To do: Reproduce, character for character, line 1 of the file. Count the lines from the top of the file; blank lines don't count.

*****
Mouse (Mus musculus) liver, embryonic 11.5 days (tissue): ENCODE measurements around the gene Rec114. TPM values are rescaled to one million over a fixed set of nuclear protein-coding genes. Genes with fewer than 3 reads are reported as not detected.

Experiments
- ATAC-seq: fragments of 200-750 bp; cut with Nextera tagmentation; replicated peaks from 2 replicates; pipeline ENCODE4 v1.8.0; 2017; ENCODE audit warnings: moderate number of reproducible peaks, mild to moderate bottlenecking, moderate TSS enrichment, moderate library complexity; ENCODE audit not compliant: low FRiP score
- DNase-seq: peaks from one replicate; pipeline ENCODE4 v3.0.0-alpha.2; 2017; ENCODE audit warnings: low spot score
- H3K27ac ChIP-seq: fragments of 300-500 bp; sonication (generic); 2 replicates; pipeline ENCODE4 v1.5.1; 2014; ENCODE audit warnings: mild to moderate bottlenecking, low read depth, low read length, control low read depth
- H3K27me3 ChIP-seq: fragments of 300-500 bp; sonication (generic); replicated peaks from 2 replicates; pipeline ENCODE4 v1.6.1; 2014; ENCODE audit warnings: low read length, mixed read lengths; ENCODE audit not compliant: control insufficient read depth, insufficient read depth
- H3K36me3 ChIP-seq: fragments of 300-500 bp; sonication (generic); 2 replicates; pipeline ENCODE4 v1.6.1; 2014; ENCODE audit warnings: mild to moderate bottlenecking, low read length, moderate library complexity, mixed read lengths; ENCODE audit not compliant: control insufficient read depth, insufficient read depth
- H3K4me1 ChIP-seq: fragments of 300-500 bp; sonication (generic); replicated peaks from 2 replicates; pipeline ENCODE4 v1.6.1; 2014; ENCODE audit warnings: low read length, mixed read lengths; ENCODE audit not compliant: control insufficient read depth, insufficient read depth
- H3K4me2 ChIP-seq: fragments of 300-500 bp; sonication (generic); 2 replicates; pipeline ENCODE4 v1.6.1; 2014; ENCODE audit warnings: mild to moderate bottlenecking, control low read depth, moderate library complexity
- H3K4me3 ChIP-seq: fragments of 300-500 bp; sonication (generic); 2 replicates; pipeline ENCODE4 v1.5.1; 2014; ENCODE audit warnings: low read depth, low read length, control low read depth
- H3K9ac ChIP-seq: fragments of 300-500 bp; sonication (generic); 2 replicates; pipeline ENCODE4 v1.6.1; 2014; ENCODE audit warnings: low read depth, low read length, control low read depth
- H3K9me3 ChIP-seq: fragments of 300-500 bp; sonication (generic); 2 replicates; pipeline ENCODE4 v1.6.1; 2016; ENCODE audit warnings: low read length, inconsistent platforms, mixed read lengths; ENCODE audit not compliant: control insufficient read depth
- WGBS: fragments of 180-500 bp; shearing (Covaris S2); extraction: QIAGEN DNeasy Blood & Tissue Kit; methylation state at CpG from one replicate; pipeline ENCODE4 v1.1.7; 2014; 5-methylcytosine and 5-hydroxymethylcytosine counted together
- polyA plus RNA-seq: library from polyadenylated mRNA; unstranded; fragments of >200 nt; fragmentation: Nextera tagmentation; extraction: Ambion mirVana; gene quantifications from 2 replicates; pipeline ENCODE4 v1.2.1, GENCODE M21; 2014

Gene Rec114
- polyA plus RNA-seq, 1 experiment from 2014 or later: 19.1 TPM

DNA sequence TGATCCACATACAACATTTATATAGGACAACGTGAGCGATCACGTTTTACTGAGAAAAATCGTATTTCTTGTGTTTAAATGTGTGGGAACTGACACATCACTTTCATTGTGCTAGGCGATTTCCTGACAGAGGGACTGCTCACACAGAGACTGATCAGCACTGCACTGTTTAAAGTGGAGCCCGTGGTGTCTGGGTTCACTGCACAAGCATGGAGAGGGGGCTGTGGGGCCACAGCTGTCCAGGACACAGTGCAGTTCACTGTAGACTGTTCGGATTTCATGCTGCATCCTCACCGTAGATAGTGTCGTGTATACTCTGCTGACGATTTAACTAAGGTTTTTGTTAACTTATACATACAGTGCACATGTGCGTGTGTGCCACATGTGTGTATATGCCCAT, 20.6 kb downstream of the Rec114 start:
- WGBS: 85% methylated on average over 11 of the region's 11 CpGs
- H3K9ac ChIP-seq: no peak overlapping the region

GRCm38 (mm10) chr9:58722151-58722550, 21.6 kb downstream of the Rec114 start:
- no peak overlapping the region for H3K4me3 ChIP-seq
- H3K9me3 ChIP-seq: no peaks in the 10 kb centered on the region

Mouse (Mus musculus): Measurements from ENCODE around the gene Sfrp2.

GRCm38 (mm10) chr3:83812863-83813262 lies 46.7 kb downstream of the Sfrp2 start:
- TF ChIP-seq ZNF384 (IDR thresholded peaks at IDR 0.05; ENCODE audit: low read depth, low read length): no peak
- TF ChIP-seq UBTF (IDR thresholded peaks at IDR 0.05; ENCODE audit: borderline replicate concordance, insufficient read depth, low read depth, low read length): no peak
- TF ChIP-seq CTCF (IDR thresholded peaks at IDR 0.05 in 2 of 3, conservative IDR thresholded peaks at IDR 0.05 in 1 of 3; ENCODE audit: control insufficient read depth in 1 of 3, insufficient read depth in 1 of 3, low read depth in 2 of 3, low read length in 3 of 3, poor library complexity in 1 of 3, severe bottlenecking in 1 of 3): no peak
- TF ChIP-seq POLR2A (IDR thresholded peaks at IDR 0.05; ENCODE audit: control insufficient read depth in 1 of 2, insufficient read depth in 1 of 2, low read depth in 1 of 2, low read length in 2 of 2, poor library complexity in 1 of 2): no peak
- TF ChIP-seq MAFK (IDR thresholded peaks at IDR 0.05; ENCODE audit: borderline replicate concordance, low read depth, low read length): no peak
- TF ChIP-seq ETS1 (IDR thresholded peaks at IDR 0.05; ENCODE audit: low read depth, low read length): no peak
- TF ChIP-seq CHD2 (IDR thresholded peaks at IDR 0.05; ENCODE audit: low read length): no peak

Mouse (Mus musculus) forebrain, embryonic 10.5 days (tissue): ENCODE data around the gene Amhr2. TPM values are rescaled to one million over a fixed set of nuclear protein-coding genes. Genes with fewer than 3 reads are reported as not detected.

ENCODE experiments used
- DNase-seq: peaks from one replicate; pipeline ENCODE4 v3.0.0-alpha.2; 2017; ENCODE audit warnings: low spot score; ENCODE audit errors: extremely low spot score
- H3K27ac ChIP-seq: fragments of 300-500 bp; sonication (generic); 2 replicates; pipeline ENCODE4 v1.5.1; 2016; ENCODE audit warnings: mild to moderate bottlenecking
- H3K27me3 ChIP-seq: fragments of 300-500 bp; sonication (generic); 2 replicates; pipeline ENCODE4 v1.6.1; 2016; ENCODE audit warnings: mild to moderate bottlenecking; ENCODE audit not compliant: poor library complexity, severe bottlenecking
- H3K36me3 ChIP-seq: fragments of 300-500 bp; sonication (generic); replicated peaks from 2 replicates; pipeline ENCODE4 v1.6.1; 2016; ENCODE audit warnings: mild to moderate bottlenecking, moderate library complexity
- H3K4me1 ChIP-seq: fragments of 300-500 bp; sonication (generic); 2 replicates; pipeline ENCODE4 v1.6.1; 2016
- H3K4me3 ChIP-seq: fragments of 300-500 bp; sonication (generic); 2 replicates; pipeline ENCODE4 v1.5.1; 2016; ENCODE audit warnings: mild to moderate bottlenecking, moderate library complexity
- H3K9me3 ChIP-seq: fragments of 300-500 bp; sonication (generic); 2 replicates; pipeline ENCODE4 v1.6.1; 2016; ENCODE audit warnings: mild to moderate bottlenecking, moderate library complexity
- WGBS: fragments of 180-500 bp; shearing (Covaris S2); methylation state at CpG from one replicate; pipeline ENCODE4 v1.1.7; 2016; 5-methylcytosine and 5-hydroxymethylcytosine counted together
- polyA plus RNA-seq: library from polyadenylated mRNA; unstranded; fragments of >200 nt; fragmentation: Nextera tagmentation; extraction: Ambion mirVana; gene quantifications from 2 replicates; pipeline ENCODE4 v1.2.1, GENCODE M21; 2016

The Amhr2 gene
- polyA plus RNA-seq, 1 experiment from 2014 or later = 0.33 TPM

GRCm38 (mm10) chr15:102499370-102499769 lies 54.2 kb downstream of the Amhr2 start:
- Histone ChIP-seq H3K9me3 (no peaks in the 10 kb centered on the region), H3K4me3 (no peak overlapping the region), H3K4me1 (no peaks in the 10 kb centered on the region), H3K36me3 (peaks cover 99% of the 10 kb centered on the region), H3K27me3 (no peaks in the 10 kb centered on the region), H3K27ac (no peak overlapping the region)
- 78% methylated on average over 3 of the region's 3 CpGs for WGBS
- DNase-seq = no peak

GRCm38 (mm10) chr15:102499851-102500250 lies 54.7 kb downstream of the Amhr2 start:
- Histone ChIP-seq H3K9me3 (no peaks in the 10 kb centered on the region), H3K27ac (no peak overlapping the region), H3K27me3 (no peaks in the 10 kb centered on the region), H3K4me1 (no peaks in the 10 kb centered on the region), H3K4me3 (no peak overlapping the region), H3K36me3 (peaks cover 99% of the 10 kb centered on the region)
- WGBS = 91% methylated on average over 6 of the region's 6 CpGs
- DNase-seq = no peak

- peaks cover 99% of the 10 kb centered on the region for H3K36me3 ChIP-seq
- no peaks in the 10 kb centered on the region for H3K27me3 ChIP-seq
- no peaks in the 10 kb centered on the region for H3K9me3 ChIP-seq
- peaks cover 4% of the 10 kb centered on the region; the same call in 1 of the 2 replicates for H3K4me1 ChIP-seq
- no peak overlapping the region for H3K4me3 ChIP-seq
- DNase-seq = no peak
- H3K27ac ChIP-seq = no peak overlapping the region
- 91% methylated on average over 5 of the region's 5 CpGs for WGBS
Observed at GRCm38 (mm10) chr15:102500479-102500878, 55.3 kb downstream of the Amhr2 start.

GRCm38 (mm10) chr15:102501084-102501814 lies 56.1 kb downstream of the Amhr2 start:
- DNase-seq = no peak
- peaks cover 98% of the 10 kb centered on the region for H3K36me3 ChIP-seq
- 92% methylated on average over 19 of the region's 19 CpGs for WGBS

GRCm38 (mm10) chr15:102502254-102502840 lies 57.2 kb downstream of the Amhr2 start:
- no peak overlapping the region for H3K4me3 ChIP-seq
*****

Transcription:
Mouse (Mus musculus) liver, embryonic 11.5 days (tissue): ENCODE measurements around the gene Rec114. TPM values are rescaled to one million over a fixed set of nuclear protein-coding genes. Genes with fewer than 3 reads are reported as not detected.